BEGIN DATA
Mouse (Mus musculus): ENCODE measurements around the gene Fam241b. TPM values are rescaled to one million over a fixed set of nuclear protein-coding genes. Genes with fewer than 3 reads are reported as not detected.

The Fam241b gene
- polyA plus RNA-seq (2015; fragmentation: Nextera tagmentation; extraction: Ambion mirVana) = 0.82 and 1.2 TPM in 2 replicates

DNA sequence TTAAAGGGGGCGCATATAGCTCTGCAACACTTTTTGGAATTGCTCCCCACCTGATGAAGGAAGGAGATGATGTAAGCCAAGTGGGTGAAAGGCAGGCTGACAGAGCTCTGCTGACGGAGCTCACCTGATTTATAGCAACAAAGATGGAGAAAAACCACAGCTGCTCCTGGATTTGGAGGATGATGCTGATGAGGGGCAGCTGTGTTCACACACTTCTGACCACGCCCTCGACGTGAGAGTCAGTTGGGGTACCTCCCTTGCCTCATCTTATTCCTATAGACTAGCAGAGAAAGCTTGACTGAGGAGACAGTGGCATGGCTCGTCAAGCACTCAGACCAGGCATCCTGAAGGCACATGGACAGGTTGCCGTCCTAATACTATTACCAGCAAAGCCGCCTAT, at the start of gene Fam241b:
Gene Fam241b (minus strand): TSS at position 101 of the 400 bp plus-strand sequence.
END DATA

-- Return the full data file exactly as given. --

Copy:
Mouse (Mus musculus): ENCODE measurements around the gene Fam241b. TPM values are rescaled to one million over a fixed set of nuclear protein-coding genes. Genes with fewer than 3 reads are reported as not detected.

The Fam241b gene
- polyA plus RNA-seq (2015; fragmentation: Nextera tagmentation; extraction: Ambion mirVana) = 0.82 and 1.2 TPM in 2 replicates

DNA sequence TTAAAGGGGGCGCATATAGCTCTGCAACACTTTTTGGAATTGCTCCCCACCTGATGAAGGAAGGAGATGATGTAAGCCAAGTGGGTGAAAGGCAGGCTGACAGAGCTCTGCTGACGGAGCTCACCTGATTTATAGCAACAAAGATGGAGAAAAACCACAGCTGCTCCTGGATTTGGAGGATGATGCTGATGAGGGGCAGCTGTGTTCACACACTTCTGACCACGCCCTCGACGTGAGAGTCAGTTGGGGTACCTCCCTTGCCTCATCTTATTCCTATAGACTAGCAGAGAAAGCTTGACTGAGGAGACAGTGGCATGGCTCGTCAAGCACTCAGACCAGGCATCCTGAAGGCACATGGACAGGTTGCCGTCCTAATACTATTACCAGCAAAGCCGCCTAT, at the start of gene Fam241b:
Gene Fam241b (minus strand): TSS at position 101 of the 400 bp plus-strand sequence.